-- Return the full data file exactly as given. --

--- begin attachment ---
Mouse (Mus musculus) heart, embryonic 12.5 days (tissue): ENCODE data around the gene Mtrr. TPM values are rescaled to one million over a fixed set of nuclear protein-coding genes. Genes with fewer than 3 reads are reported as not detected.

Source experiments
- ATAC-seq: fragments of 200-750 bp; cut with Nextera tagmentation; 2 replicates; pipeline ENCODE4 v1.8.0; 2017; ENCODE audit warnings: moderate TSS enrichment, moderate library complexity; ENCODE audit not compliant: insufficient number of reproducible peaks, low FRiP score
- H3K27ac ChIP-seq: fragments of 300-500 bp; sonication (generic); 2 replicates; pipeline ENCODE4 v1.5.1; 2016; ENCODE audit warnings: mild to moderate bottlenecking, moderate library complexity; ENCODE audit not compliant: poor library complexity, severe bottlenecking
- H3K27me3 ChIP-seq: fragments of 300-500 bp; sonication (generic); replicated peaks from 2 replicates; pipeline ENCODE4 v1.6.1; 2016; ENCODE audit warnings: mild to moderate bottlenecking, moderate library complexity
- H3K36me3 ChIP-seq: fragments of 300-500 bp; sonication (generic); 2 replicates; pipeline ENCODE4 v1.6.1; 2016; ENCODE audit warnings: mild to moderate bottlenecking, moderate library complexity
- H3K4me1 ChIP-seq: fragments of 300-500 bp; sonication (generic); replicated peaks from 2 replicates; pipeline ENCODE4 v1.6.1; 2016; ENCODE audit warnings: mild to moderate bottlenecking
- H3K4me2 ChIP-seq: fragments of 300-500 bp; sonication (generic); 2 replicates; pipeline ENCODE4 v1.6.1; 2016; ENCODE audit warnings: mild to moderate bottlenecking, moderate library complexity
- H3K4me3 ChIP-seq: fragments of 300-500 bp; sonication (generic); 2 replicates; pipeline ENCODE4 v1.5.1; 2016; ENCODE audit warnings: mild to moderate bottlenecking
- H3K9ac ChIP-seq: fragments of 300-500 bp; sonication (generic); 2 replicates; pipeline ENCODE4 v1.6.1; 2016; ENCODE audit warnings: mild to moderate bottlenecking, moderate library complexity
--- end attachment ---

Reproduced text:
Mouse (Mus musculus) heart, embryonic 12.5 days (tissue): ENCODE data around the gene Mtrr. TPM values are rescaled to one million over a fixed set of nuclear protein-coding genes. Genes with fewer than 3 reads are reported as not detected.

Source experiments
- ATAC-seq: fragments of 200-750 bp; cut with Nextera tagmentation; 2 replicates; pipeline ENCODE4 v1.8.0; 2017; ENCODE audit warnings: moderate TSS enrichment, moderate library complexity; ENCODE audit not compliant: insufficient number of reproducible peaks, low FRiP score
- H3K27ac ChIP-seq: fragments of 300-500 bp; sonication (generic); 2 replicates; pipeline ENCODE4 v1.5.1; 2016; ENCODE audit warnings: mild to moderate bottlenecking, moderate library complexity; ENCODE audit not compliant: poor library complexity, severe bottlenecking
- H3K27me3 ChIP-seq: fragments of 300-500 bp; sonication (generic); replicated peaks from 2 replicates; pipeline ENCODE4 v1.6.1; 2016; ENCODE audit warnings: mild to moderate bottlenecking, moderate library complexity
- H3K36me3 ChIP-seq: fragments of 300-500 bp; sonication (generic); 2 replicates; pipeline ENCODE4 v1.6.1; 2016; ENCODE audit warnings: mild to moderate bottlenecking, moderate library complexity
- H3K4me1 ChIP-seq: fragments of 300-500 bp; sonication (generic); replicated peaks from 2 replicates; pipeline ENCODE4 v1.6.1; 2016; ENCODE audit warnings: mild to moderate bottlenecking
- H3K4me2 ChIP-seq: fragments of 300-500 bp; sonication (generic); 2 replicates; pipeline ENCODE4 v1.6.1; 2016; ENCODE audit warnings: mild to moderate bottlenecking, moderate library complexity
- H3K4me3 ChIP-seq: fragments of 300-500 bp; sonication (generic); 2 replicates; pipeline ENCODE4 v1.5.1; 2016; ENCODE audit warnings: mild to moderate bottlenecking
- H3K9ac ChIP-seq: fragments of 300-500 bp; sonication (generic); 2 replicates; pipeline ENCODE4 v1.6.1; 2016; ENCODE audit warnings: mild to moderate bottlenecking, moderate library complexity